The Fed last night unleashed eight zillion pages of Basel III implementation on the universe and I’m tempted to be like “open thread, tell us about your hopes and fears for capital regulation.” So do that! Or don’t because it is super boring, that is also a valid approach. Still I guess we should discuss.

    Starting slow though. Banks have to have capital, meaning that they have to fund some of their assets with things that are long-lived and loss-absorbing, like common equity, rather than with things that have to be paid back soon and at face value. The reason for this is that the rest of banks’ assets are funded with things that we really do want to be paid back soon and at face value, like deposits, and if the value of those assets declines you don’t want those deposits to be wiped out.

    The rules say that you need capital equal to a percentage of your assets. The game is deciding (1) what that percentage is, (2) what is capital (proceeds from selling common stock, and actual earnings, yes, but, like, deferred tax assets?), and (3) how you count assets (you might want more capital to shield you from losses in, say, social media stocks than you would to shield you from losses in Treasury bonds, so regulators use “risk-weighted assets,” so that $1 of corporate bonds counts as $1 of assets, $1 of Treasuries counts as $0 of assets, and $1 of Facebook stock counts as $3 of assets*).

    Anyway, here are the required capital levels:

    / Jun 8, 2012 at 1:17 PM
  • News

    Volcker Rule Would Have Required JPMorgan Whale To Look Himself In The Mirror And Ask “Is This Really What I Want To Do With My Life?”

    It looks like London Whale Bruno Iksil is currently vacationing in a quantum state between fired and not-fired, which I suspect is relatively pleasant compared to, like, trading credit indices, and his immediate supervisors have all moved on to bluer oceans. But layers and layers of people above them continue to have to tug at […]

    / Jun 6, 2012 at 6:45 PM
  • Banks, News

    Treasury Wants To Make Banks Boring Again By Selling CDOs Of Community-Bank Hybrid Capital Instruments

    “Make banking boring again” is a favorite reaction to news that JPMorgan was screwing up its VaR modelling of its attempt to get long gamma with improperly delta-hedged tranches of the CDX.NA.IG.9 and, sure, maybe, but don’t tell Treasury: The U.S. Treasury may pool stakes in small banks bailed out during the financial crisis to […]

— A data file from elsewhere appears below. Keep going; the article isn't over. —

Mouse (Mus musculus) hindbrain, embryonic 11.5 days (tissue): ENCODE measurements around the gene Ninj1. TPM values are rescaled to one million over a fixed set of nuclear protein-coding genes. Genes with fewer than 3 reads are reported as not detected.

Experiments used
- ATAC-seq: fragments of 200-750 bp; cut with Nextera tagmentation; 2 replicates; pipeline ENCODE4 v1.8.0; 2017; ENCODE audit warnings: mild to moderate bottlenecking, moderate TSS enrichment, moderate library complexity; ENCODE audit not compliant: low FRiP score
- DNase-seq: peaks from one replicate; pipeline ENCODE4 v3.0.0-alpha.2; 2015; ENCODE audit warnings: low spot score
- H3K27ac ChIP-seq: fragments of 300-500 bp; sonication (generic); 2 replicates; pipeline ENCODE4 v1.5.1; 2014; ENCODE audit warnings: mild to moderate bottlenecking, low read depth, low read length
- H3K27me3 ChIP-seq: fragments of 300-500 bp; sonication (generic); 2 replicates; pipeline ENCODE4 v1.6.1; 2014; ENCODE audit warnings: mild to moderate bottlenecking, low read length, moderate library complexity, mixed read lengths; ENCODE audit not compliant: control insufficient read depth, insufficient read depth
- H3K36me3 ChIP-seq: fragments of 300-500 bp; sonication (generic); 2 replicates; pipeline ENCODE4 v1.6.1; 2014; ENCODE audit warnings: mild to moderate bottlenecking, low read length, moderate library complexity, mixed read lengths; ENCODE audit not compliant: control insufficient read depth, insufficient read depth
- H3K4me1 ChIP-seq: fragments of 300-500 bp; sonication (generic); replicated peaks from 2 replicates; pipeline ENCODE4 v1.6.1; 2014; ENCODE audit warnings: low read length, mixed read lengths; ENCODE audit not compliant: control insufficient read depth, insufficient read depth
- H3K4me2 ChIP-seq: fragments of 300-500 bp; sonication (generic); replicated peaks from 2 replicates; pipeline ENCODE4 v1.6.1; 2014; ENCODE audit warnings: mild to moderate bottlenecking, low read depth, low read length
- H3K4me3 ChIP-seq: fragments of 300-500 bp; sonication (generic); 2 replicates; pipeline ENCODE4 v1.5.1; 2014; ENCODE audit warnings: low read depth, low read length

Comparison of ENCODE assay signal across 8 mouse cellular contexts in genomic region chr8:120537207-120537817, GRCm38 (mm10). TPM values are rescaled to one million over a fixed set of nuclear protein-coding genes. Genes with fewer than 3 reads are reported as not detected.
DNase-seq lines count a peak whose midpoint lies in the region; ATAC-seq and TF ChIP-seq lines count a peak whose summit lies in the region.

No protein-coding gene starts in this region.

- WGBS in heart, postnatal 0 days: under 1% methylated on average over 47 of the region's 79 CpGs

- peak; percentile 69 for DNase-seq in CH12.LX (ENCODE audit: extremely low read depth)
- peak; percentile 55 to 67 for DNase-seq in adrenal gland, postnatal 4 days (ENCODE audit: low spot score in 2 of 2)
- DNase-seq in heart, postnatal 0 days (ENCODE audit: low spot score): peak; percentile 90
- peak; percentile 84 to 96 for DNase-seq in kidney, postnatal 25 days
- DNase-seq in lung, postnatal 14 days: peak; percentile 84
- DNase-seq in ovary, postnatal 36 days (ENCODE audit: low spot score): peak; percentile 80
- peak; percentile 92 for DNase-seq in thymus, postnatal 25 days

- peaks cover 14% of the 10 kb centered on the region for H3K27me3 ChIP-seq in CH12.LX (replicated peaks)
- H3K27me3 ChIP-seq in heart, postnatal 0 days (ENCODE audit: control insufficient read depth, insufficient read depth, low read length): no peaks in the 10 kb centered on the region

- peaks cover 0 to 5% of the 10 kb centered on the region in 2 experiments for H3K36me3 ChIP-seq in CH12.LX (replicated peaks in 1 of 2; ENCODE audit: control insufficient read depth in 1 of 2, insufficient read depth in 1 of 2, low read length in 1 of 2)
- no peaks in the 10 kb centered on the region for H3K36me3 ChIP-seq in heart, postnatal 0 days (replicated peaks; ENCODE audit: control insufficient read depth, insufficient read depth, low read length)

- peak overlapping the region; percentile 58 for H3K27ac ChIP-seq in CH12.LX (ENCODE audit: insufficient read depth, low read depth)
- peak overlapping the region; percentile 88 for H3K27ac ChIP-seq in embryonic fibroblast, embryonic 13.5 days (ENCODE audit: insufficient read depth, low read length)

/ May 17, 2012 at 3:15 PM
  • Vikula

    Banks, News

    Citi Will Try The Stress Test Again With A $9bn Stock Buyback

    More stress tests, bleargh. I guess the news is that Citi “failed”, though I can’t get all that excited by that because it didn’t exactly “fail” in the sense of now it’s being forced to raise capital / broken up / burned to the ground. Instead it failed assuming it follows the capital plan it submitted to the Fed, which is clearly a capital-lowering rather than capital-raising plan. I ballpark it at $10bn of share repurchases and dividends,* which is … well, it’s pretty big for Citi. So they can just not do that then. Or not do quite as much of that, which seems to be their plan:

    In light of the Federal Reserve’s actions, Citi will submit a revised Capital Plan to the Federal Reserve later this year, as required by the applicable regulations. The Federal Reserve advised Citi that it has no objection to our continuing the existing dividend levels on our preferred stock and our common stock, and we plan to do so, subject to approval by the Board of Directors each quarter. The Federal Reserve also advised that it has no objection to Citi redeeming certain series of outstanding trust preferred securities, as Citi proposed in its Capital Plan.

    We plan to engage further with the Federal Reserve to understand their new stress loss models. We strongly encourage the public release of these models and the associated benchmarks and assumptions. We believe greater transparency in this process will best serve all banking institutions and their shareholders as well as the international regulatory community and market participants, and will encourage a level playing field globally.